Different colour variants – which have proven to be genetically stable (>1000 generations) – have been selected using a technique that is already commonly used in breeding new varieties of food plants, and not considered as genetic modification according to the European Union Directive 2001/18/EC (Annex 1B).

The phenotype of each colour mutant can be explained by slight, but specific, changes in genes with a corresponding function to chlorophyll and pigment production. So far, the resulting Chlorella Colours platform includes well-characterised yellow, lime and white varieties; the mutation in yellow Chlorella affects the biosynthesis of chlorophyll precursors, while those in the lime and white strains impact carotenoid biosynthetic pathways.

For each new strain, the genome has been sequenced and analysed to ensure there are no mutations that could otherwise lead to accumulation of metabolic intermediates that could be toxic.

Solving market needs around the world

The patent-pending Chlorella Colours platform represents a huge leap forward for the use of microalgae to solve unmet market needs in the food industry. Although wild type Chlorella vulgaris offers the benefits of being sustainable, natural, gluten free, high protein and non-GM, the range of alternative colours on the platform offers heterotrophic strains with more pleasant flavours, suitable for use in a broader range of areas.

Each strain has different properties, giving food manufacturers flexibility and choice to suit the needs of their applications. For example, yellow Chlorella is rich in the xanthophyll lutein, which has been linked to the prevention of eye diseases such as age-related macular degeneration.

Colour is also key of course, with the Chlorella Colours platform co-ordinating strongly with a substantial global drive towards the development and use of natural colourants and naturally coloured ingredients in food and beverages.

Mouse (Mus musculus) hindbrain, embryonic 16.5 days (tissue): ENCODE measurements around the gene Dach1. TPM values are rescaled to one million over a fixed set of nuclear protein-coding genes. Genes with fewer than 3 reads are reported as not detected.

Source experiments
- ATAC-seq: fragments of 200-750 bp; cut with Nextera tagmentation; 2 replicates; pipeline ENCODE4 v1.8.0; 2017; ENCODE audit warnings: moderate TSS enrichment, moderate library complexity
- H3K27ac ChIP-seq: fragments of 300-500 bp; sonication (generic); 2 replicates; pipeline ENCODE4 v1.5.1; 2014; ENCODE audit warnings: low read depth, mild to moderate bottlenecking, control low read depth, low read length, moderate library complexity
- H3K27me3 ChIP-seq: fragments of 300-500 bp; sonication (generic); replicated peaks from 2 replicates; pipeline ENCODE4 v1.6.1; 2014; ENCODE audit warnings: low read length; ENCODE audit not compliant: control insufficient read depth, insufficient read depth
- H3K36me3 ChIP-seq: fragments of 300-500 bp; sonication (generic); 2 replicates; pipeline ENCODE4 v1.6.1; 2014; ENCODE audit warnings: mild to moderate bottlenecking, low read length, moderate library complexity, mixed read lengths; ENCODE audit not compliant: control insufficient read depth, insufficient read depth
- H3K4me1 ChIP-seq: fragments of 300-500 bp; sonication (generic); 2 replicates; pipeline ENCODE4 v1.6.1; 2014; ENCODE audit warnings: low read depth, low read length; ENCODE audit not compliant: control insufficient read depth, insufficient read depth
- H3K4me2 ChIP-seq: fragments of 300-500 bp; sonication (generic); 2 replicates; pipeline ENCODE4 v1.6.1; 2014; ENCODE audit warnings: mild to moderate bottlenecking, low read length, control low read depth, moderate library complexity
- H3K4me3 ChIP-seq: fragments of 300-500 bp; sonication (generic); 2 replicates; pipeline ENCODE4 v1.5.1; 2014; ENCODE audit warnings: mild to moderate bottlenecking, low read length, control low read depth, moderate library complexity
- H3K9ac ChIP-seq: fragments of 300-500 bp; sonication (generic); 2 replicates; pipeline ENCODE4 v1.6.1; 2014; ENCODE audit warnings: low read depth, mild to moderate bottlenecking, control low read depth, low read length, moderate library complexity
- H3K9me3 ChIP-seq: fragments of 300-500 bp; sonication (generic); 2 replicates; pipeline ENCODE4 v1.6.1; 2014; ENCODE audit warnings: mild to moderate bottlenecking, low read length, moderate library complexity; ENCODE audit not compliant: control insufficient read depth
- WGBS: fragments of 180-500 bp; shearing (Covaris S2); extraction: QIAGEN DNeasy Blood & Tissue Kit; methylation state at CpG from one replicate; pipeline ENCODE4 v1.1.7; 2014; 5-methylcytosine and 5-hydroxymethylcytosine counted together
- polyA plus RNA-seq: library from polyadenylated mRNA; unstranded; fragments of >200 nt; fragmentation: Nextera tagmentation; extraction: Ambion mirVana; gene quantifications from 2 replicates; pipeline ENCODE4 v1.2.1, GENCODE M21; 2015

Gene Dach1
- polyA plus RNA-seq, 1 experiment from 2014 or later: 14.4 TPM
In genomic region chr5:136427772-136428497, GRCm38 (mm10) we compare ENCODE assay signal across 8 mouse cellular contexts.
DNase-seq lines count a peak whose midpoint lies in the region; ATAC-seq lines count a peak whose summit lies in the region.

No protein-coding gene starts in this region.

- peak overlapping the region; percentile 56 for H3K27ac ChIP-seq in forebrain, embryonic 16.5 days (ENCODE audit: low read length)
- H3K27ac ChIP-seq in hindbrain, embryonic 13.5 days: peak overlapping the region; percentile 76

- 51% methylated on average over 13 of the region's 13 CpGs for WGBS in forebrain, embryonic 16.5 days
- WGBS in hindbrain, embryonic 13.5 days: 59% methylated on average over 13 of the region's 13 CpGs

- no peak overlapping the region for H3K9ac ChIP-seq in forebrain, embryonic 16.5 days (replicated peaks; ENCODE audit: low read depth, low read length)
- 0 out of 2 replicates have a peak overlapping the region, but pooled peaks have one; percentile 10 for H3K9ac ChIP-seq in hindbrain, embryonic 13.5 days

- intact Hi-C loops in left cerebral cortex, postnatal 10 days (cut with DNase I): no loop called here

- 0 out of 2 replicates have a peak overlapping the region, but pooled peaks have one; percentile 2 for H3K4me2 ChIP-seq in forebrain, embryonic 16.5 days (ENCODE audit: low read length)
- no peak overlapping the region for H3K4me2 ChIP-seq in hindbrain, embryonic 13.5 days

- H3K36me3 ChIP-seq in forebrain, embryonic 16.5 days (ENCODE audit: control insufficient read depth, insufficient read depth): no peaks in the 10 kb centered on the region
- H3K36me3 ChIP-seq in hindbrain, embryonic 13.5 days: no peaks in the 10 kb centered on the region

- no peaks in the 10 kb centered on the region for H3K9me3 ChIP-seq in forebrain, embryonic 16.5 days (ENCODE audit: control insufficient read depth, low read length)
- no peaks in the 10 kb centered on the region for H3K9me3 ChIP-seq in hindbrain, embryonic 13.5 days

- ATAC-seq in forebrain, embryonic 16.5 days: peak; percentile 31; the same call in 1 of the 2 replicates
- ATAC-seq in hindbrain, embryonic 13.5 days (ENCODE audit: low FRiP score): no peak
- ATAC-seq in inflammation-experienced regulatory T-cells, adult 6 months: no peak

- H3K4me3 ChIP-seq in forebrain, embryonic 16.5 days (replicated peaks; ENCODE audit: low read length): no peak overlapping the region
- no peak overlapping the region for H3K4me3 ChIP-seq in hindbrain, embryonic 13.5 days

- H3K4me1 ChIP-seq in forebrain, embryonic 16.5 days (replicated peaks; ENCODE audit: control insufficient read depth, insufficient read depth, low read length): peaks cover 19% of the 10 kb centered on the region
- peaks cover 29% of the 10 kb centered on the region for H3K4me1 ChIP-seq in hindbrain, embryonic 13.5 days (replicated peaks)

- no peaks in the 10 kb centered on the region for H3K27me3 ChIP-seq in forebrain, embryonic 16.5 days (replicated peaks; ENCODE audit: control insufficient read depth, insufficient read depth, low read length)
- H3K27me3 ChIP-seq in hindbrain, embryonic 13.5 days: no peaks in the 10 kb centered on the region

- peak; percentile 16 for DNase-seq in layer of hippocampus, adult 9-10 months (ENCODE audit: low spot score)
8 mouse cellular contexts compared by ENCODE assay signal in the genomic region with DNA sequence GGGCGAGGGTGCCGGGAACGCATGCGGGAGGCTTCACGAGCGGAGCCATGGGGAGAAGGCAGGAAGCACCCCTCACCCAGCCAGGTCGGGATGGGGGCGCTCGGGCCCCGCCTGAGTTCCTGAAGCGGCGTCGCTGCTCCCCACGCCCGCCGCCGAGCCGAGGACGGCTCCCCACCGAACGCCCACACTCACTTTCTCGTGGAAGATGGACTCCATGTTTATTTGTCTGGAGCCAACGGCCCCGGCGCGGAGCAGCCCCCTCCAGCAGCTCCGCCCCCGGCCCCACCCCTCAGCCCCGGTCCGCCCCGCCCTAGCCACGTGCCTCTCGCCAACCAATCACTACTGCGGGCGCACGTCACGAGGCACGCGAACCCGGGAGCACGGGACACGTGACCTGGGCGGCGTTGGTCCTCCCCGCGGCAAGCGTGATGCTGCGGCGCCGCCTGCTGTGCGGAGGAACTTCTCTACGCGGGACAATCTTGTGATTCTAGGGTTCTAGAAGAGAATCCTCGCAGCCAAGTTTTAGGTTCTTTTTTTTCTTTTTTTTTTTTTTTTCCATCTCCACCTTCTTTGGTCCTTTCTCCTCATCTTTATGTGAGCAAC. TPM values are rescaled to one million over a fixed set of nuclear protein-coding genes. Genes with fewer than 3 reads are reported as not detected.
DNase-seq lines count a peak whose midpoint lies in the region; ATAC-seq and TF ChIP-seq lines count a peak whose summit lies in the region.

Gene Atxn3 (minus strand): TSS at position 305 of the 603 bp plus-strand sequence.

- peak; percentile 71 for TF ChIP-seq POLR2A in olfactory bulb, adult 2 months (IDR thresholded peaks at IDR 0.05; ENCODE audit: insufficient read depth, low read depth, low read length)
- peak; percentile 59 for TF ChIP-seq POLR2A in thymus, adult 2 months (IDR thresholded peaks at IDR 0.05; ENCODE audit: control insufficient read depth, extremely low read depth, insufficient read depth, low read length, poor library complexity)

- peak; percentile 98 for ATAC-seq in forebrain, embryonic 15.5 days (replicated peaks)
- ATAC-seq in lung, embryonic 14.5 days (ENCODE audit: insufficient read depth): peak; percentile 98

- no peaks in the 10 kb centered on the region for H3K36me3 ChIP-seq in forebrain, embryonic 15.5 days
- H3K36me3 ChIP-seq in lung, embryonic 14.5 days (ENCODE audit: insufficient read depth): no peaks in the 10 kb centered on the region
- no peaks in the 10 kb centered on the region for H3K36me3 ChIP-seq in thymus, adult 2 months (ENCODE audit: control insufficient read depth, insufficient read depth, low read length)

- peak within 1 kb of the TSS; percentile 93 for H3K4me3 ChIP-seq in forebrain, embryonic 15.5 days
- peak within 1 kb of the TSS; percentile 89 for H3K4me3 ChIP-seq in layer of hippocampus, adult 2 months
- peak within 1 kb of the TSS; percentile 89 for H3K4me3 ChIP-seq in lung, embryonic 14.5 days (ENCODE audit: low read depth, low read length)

Some artificial colours have been associated with hyperactivity and behavioural problems, and can be unstable under certain conditions, leading to them being removed from certain markets. The Chlorella Colours platform offers a range of natural colourants, adding to the widely accepted Spirulina blue that originates from the phycocyanin pigment made by Arthrospira strains of microalgae.

To reach high levels of production and really make an impact in feeding the world, scalability is vital. Importantly, the Chlorella Colours strains are highly productive under heterotrophic growth, overcoming many of the economic and operational challenges of producing phototrophic microalgae at scale.

The ability to culture these strains in standard industry fermentation systems, and without the use of light, means that set-up and culture can be achieved almost anywhere in the world. This has potential implications for land use, where the ability to produce a source of food without competing for arable land is a huge advantage. Additionally, fermentation offers the added benefit of year-round production, as opposed to seasonal farming of other plant-based protein crops.

A colourful future for Chlorella

The development of the Chlorella Colours strains has opened up a wealth of applications in the food market, and there’s still more to come as new strains are due to be launched before 2020, with the colours yet to be confirmed.

The whole process stems from analysing the genome and understanding the underlying metabolic pathways, allowing the identification of defined, non-GM routes leading to specific colours. Then, it’s a careful selection process for the desired colours and ongoing characterisation of the strains.

To a large extent, the derivation of stable variant strains can be compared with the colours that are revealed in the leaves of deciduous trees in autumn; chlorophyll produces a dominant green pigment in the leaves that, once degraded, reveals other colours, including reds, oranges and yellows.

The underlying flexibility of the Chlorella Colours strains is leading to other discoveries and opportunities, for example, some strains are able to grow as one colour in the dark before reverting to a green appearance when exposed to light.

In some instances, there are also multiple routes to the same colour; this opens up the potential for different shades and the opportunity to create an entire Chlorella vulgaris colour palette with different properties. It will be exciting to see the impact that Chlorella Colours has across a breadth of applications.

Reference

  1. M.M. Mekonnen and A.Y. Hoekstra, "The Green, Blue and Grey Water Footprint of Farm Animals and Animal Products," Value of Water Research Report Series, no. 48 (Unesco-IHE Institute for Water Education, Delft, the Netherlands, 2011).